With the emergence and growth of the Internet of Things (IoT), billions of connected devices are expected to enter the world. Amidst this process, experts identify the IoT Gateway as one of the most critical components of future IoT systems. By simple definition, an IoT gateway could be categorized as a device that aggregates sensor data, translates sensor protocols, processes sensor data, and more.
But the Internet of Things is about more than just sensing, it’s also about controlling various systems. IoT devices may also use different protocols to form connections; it could be Wi-Fi-based, via Bluetooth, ethernet, serial ports, Zigbee, and more.
Now, each of them may possess different models of management, security, or connect to different control environments. But having the components connect individually to the systems that require their data, it is often not possible. In fact, some edge devices generate data in abundance, enough to make it invaluable in its raw form. This is where we pull in IoT gateways.
Designed to perform several critical functions, IoT Gateways manage device connectivity, data filtering, processing, protocol translation, and security, among many others. Some of the newer gateways also function as platforms for application code by processing data, thereby becoming an intelligent part of edge-enabled device systems. These devices sit at the intersection of the cloud and edge systems.
It’s perhaps easier to explain the importance of it via an example, maybe an IoT-connected building or house environment. The foundation of such an architecture lies in its sensors, numbered in the hundreds or thousands, with an array of functionalities – measuring light, temperature, equipment, noise, or particles in the air, among many others; some add to building security or operation systems also.
But sensors generate hundreds of thousands of data points every second; the gateway offers a place to preprocess data – locally, at the edge, before sending it to the cloud. In a nutshell, the approach minimizes the volume of data pushed to the cloud by summarizing, aggregating, and tactically analyzing information at the edge. The impact on this process is huge given the astronomical decrease on network transmission costs and response times.
IoT Edge Gateway: Position in the IoT Ecosystem
Traditional gateways have often been restricted to device management and protocol translation functions. They were far from intelligent, being unprogrammable and unable to perform in-depth and complex processing on IoT data. But next-generation gateways hold the key to push processing closer to the edge; they support new operating models, even.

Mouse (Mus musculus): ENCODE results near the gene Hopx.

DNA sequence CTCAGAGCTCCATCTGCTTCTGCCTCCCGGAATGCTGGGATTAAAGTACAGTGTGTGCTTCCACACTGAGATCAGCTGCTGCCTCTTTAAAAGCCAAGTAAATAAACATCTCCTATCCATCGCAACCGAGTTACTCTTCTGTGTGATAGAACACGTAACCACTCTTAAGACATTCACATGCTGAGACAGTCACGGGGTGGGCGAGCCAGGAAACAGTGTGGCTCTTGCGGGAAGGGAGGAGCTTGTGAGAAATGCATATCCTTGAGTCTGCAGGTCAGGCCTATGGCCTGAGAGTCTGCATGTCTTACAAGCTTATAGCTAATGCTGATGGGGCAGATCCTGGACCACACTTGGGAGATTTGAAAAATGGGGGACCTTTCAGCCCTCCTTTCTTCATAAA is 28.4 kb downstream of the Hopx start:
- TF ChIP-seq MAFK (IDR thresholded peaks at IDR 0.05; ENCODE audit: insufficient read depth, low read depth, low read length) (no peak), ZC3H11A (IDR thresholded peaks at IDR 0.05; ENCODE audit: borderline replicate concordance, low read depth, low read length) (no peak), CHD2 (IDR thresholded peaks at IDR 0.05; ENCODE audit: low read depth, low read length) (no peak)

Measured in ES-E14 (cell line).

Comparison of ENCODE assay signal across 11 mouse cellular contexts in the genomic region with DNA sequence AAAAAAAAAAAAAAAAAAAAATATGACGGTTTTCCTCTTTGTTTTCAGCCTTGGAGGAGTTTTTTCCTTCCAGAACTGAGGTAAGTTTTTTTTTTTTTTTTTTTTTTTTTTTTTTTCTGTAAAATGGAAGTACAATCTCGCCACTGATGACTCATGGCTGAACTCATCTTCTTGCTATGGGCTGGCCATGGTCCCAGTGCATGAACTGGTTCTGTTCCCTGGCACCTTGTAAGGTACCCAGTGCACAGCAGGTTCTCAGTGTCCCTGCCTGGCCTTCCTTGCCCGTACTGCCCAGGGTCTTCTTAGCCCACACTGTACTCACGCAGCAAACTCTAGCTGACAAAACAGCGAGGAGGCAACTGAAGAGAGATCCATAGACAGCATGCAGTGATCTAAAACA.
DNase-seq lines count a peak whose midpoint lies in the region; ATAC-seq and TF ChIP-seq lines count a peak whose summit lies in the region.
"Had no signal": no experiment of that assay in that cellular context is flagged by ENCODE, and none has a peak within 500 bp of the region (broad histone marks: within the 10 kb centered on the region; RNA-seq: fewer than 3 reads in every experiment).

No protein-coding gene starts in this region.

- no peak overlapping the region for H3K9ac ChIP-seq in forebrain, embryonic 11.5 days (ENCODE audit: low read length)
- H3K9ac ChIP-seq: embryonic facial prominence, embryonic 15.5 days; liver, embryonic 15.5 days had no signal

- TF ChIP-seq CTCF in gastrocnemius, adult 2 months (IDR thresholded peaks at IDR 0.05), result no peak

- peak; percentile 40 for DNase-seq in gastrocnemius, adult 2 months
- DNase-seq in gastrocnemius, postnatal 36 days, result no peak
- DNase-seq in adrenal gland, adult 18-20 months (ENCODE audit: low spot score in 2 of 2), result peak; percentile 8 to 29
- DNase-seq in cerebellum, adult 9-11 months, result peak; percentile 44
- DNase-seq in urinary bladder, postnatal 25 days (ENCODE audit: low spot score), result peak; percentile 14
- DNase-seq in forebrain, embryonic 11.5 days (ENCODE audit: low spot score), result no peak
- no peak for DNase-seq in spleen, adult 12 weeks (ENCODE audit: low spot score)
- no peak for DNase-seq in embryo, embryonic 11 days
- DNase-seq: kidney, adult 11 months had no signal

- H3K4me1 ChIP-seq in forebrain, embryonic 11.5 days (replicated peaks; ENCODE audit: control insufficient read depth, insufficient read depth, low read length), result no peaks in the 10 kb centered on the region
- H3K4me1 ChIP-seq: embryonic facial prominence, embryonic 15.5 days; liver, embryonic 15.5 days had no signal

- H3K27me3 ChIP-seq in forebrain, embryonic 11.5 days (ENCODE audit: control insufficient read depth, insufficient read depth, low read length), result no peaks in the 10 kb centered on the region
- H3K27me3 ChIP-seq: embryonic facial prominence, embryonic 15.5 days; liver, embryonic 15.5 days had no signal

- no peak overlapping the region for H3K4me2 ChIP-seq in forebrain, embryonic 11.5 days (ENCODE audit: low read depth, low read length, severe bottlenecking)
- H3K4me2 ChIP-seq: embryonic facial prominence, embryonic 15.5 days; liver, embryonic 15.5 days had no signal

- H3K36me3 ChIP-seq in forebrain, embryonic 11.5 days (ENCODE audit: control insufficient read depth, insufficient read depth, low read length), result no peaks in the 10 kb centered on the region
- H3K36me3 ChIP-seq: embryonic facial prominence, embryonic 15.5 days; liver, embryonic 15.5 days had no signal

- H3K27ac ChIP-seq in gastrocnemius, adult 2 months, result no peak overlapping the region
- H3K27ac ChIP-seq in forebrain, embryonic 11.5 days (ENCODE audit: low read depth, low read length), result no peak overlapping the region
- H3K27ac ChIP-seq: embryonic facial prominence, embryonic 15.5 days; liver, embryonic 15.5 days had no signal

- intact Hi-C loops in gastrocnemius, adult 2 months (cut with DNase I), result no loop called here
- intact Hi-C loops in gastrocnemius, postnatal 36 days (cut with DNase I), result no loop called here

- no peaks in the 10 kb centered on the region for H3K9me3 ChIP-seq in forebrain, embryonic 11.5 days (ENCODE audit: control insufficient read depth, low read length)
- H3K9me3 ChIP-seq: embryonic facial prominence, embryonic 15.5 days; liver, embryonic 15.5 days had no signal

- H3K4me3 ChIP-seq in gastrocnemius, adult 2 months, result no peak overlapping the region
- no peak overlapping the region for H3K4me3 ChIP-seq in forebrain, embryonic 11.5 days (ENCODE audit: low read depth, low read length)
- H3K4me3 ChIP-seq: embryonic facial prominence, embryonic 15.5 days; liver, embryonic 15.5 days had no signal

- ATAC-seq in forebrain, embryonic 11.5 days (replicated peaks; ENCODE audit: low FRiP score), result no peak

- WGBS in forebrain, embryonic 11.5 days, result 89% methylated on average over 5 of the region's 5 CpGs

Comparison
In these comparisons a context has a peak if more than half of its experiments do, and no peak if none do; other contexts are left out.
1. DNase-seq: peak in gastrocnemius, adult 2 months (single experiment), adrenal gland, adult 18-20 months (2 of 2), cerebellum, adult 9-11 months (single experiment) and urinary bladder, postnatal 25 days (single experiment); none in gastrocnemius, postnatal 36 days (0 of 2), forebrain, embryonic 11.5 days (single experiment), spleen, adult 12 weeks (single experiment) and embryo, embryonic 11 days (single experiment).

The newer gateways are intelligent, with onboard processing that filters through routine information to pass what’s important. They’re also able to perform analytics and operations on data, using said insights to take independent action. With just this much, the benefits of having a fully manageable and programmable platform in line with the IoT devices they support is clear.
In the end, as IoT networks proliferate and functionalities expand, the demand for IoT gateways and their capabilities are only bound to increase.
IoT Edge Gateway: Bridging the IT-Operations Gap
From an operations perspective, the focus lies in delivering business capability; when covering IT, the focus hinges on becoming concerned with the integrity and security of the networks. To bridge this gap, an IoT gateway is expected to support the following functionalities:
1. Storage & Analysis: To drive intelligence and decision-making.
2. Protocol and Data Bridging: To translate and transfer data between systems operating with different forms of data formats and communication protocols, including multidirectional communication capabilities.
3. Management: To update, provision, and control access of connected devices.
4. Trusted Security: To enable the integrity of the system and network, in both directions.
It’s said that IoT implementers were 2.5 times more likely to succeed with gateways than those without it; the only question remaining is around which category you fall into – a simple, yet clear line to identifying success.
About the Author
Gurusidhesh heads the Networking Practice at Global Edge Software Limited. He can be reached at firstname.lastname@example.org.